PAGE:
In fact, what we have in Columbia’s about-face is a perfect example of a communication style the Obama administration has raised to a high art, and which is being emulated across the nation—the “institutional forked-tongue,” or as Orwell might have put it, doublespeak. The idea is to release two statements, more or less contradictory, one which states the administration’s true position, the other which is pure whitewash, pablum for the credulous masses. Those with something to lose will take seriously the statement which contains a more or less open threat of violence or coercion. The other statement smooths this over, providing “plausible deniability.” Like the “double bind” described by Gregory Bateson, you’re damned if you believe and damned if you don’t.

Doublespeak is the inevitable corollary of what Orwell named doublethink. The following is from Nineteen Eighty-Four:

Doublethink means the power of holding two contradictory beliefs in one’s mind simultaneously, and accepting both of them. The Party intellectual knows in which direction his memories must be altered; he therefore knows he is playing tricks with reality; but by the exercise of doublethink he also satisfies himself that reality is not violated. The process has to be conscious, or it would not be carried out with sufficient precision, but it also has to be unconscious, or it would bring with it a feeling of falsity and hence of guilt…To tell deliberate lies while genuinely believing them, to forget any fact that has become inconvenient, and then, when it becomes necessary again, to draw it back from oblivion for just so long as it is needed, to deny the existence of objective reality and all the while to take account of the reality that one denies—all this is indispensably necessary…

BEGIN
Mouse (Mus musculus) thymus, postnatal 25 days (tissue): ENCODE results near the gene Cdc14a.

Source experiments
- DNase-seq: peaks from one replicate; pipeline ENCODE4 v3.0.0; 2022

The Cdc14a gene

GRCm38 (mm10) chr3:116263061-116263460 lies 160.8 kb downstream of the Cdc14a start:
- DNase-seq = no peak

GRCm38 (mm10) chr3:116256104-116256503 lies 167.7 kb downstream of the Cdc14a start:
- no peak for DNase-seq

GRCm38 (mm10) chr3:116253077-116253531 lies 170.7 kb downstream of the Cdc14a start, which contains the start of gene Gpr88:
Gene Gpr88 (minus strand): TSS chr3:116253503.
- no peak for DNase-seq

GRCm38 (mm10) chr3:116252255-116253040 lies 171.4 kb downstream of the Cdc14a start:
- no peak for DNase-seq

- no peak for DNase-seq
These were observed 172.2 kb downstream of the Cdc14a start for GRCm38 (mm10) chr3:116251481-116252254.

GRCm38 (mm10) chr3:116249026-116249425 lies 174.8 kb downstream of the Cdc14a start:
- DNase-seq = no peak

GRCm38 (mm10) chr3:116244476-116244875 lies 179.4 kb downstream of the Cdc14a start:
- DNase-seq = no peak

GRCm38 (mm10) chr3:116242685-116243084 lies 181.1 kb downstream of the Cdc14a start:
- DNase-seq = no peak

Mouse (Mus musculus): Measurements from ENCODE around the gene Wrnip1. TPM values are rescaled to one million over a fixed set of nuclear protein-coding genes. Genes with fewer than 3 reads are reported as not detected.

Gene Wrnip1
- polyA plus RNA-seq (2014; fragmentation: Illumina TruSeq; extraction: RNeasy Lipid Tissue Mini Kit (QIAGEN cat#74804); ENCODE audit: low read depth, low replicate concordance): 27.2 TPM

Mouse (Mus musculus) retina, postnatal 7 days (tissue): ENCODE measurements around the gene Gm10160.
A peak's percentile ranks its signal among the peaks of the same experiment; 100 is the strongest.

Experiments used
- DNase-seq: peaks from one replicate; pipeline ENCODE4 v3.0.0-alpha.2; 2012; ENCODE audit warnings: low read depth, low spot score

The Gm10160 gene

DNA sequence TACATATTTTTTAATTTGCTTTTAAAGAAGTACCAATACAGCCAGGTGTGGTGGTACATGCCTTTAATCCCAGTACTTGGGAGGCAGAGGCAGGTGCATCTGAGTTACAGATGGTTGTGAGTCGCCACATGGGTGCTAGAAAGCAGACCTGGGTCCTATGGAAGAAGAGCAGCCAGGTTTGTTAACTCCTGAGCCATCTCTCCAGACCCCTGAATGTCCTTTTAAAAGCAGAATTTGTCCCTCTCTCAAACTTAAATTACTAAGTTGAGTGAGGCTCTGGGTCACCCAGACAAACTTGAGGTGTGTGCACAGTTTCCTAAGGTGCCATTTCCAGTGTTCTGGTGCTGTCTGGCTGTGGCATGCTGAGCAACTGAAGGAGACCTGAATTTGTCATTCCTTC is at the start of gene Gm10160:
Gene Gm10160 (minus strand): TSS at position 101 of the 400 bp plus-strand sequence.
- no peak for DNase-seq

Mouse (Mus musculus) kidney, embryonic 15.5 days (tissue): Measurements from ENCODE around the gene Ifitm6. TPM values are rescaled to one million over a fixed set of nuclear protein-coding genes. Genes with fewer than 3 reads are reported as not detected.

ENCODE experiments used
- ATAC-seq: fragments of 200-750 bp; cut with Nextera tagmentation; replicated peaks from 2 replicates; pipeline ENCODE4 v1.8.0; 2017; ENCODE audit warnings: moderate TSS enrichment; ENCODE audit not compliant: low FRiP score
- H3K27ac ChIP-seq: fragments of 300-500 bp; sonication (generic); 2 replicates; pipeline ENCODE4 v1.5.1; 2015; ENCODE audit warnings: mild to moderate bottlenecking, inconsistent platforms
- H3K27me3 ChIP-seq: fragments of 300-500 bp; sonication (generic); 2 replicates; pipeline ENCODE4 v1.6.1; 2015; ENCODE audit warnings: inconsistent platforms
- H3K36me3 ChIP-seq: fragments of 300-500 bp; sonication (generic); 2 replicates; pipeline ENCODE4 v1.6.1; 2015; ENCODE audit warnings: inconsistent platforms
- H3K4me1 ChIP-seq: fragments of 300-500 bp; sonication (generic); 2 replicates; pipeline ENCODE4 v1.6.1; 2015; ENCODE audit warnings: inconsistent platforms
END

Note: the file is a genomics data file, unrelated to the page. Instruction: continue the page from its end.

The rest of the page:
(Nineteen Eighty-Four’s third slogan, remember, was “Freedom Is Slavery.”)

Postscript— Glenn Greenwald, in a fine column today at Salon.com, pointed out the following press release from the State Department. This goes far beyond irony to what can only be called doublethink:

Press Statement
Philip J. Crowley
Assistant Secretary, Bureau of Public Affairs
Washington, DC
December 7, 2010

The United States is pleased to announce that it will host UNESCO’s World Press Freedom Day event in 2011, from May 1 – May 3 in Washington, D.C. UNESCO is the only UN agency with the mandate to promote freedom of expression and its corollary, freedom of the press.

The theme for next year’s commemoration will be 21st Century Media: New Frontiers, New Barriers. The United States places technology and innovation at the forefront of its diplomatic and development efforts. New media has empowered citizens around the world to report on their circumstances, express opinions on world events, and exchange information in environments sometimes hostile to such exercises of individuals’ right to freedom of expression. At the same time, we are concerned about the determination of some governments to censor and silence individuals, and to restrict the free flow of information. We mark events such as World Press Freedom Day in the context of our enduring commitment to support and expand press freedom and the free flow of information in this digital age..

Post-postscript—Interestingly, Assistant Secretary of State Philip J. Crowley, whose name heads this release, was apparently lying through his teeth  last December when he denied any U.S. involvement in deadly airstrikes in Yemen that killed two dozen civilians.  See the following at Salon.com for the story.  It’s just this sort of exposure that gets the Imperial Court so pissed off.